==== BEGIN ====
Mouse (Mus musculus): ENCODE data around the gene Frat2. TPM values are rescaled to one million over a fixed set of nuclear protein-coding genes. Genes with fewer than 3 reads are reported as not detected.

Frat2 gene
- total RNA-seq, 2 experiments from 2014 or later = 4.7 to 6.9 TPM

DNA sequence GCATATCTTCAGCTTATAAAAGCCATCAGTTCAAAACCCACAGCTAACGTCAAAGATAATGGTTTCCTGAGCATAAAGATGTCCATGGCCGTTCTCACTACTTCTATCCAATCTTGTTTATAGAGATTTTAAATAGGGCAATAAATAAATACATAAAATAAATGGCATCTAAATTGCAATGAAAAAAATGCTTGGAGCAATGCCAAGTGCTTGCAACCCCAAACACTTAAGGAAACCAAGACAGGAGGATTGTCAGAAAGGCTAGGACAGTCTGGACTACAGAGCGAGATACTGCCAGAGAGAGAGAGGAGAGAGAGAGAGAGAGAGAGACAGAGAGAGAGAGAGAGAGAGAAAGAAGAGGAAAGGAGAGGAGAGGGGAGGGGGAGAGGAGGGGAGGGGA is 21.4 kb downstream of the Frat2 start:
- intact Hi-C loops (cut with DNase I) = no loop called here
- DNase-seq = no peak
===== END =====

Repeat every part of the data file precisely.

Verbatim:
Mouse (Mus musculus): ENCODE data around the gene Frat2. TPM values are rescaled to one million over a fixed set of nuclear protein-coding genes. Genes with fewer than 3 reads are reported as not detected.

Frat2 gene
- total RNA-seq, 2 experiments from 2014 or later = 4.7 to 6.9 TPM

DNA sequence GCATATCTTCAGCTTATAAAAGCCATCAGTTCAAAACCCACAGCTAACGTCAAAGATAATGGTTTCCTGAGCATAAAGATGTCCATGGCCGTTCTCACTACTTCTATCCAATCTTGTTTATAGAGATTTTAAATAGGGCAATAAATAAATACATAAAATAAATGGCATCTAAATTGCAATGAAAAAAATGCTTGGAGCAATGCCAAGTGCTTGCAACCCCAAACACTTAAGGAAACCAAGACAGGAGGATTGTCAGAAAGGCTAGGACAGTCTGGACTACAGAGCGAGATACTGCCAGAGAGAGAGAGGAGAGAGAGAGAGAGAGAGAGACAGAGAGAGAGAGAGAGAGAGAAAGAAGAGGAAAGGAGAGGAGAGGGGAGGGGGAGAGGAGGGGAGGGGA is 21.4 kb downstream of the Frat2 start:
- intact Hi-C loops (cut with DNase I) = no loop called here
- DNase-seq = no peak